College Method of Writing
a faster and more efficient way of writing essays
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Writing college essays is mostly bullshit. If you’re in an English class, than your professor is grading you on how well you can follow directions. However, if you’re in an elective class than your essay will be graded on domain knowledge. This guide is focused on how to write “A‐grade” papers for your English classes, think freshman level composition, literature classes, etc. This guide is not for everyone and is intended to help freshman get better grades in composition class, while getting their essays done as quickly as possible. Background When I was a little freshman, my first college class was composition. Thinking I was a talented writer, I spent most of the time developing my thoughts and doing proper research and then spending the proper time making sure those ideas were communicated properly to my professor. My first essays got B’s. After some help from the writing center on campus, a graduate student finally shared with me a little tip “your professor is going to grade you backwards on how many mistakes you make, you should spend more time on making sure your grammar and form is correct”. This tip is what helped me develop this method and worked very well for me until I wrote a paper on chauvinism for a feminist professor, which is another story all together.
Research Find your sources and turn them into usable quotes Organize Put your quotes in a logical order, organized as main points Develop Write around your quotes and develop your essay Finish Add any finishing touches and double‐check your quality
1. Finding your sources a. If your professor directly gives you the sources for your essay, go ahead and skip to step 2. b. If you are supposed to do your own research, then following directions (ex. If you need three database sources) find appropriate sources. Tip: When doing research this is my hierarchy for sources “Peer‐edited” journals School databases Newspaper articles (online or offline) Books Websites Tip: Wikipedia is a great source to get ideas from, but not to quote as a source 2. Quoting your sources Read through your sources, scouring for important quotes that take a side. Personally when I do it I look for what seems to be the easiest side to take either the positive or negative and then skim only for quotes that support that side (even if I don’t necessarily agree with them). Copy and paste or write the quotes into a word document like so: Ex. “Free Testbank is the best testbank out there.” (http://kiwigrove.com)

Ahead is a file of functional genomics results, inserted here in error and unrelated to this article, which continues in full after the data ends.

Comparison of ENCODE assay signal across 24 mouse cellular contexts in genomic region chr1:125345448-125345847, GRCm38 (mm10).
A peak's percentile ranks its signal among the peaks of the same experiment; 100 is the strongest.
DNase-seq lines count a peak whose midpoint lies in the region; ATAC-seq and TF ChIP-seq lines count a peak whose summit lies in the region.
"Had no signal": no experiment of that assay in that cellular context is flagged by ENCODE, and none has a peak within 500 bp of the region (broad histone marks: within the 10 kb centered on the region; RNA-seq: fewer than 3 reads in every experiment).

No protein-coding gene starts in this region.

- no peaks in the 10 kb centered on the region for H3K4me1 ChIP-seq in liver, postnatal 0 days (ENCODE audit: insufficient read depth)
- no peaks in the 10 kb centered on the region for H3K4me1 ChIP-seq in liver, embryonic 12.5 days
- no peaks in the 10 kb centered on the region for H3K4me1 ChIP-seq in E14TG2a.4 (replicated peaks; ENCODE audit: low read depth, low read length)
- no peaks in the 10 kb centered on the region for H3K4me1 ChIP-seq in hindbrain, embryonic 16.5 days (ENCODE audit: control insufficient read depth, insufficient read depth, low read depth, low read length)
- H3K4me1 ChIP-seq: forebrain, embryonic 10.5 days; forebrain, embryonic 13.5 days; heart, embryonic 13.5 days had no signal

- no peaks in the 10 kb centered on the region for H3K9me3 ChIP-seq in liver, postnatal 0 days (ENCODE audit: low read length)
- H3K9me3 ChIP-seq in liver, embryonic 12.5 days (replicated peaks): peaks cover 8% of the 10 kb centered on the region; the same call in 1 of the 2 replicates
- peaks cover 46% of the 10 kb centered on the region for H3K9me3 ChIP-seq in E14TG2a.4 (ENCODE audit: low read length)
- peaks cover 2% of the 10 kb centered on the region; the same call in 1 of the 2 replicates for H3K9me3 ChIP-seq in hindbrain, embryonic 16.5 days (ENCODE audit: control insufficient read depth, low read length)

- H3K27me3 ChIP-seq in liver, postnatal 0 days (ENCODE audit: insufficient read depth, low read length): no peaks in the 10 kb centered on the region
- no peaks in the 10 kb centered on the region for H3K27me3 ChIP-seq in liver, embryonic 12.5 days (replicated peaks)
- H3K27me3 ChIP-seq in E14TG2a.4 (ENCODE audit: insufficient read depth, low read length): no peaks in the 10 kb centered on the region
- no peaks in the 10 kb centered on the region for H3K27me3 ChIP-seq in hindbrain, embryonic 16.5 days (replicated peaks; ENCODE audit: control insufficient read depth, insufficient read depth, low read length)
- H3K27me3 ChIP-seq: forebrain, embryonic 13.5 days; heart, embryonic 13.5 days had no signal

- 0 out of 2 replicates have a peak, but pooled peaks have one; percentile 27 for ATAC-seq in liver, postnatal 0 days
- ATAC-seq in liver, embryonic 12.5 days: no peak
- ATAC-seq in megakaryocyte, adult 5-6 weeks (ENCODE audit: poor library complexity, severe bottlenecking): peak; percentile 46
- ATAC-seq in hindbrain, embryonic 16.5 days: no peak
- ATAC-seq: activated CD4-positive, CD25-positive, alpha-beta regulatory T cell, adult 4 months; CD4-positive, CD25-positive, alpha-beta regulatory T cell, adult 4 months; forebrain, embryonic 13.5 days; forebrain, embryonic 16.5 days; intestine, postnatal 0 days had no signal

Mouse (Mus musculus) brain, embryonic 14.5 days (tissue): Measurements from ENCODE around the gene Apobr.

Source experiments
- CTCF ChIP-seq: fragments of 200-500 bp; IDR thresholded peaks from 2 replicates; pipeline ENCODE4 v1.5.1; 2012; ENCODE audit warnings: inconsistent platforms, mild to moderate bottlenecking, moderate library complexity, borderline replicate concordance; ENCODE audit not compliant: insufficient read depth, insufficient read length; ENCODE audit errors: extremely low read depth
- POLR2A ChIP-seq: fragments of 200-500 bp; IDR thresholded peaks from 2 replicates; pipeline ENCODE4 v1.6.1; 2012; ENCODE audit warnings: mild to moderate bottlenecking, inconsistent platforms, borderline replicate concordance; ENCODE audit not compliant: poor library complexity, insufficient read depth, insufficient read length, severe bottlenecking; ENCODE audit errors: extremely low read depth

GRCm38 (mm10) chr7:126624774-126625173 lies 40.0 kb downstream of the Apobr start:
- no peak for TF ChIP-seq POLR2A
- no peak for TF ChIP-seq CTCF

Make sure in parenthesis to include your source, also depending on how your citing your sources, Chicago, MLA, etc. make you include paragraph number, author, or whatever you need to. Tip: If you don’t know how to cite sources in your format properly, google it, ask your professor, or even look it up in your composition book.
1. Organize your quotes Let’s do some math. Figure out how long you want your paper to be, in example, five pages. With this method ~3‐4 paragraphs make up a page on Times New Roman, 12 point font, double‐spaced. Each quote we get is going to turn into it’s own paragraph. On a five page paper we need 20 – 2 (the introduction and conclusion don’t need the quotes), so 18 quotes. Group these quotes into main points or overlying ideas to make it easier on you. Make sure in your word document you started that you have that many quotes. Now organize them in a logical sense that you feel you can string together. We now have a barebones paper. 2. Write your thesis Most professors are going to tell you to start with the thesis, as it is the most important part of your paper. They are right that it is the most important part, but you should do the research first because you need knowledge of the topic your going to write about BEFORE you make a judgment and write a paper about it. Look at your quotes and see the natural argument that they make. Take this and form it in your own words to an overlying assumption. In example, if you have quotes supporting gay marriage and your quotes hit on the topics of human rights, adopting kids, and existing laws a good thesis might be: Gay marriage should be legalized because it should be protected by the bill of rights, couples could adopt kids that otherwise would not find a home, and there are already existing laws that conflict with our national system. Your goal is to write a statement that is strong in the sense that you either completely agree or completely disagree and that your statement can be proven with your underlying points. Put your thesis as the first thing on your paper and let’s move on.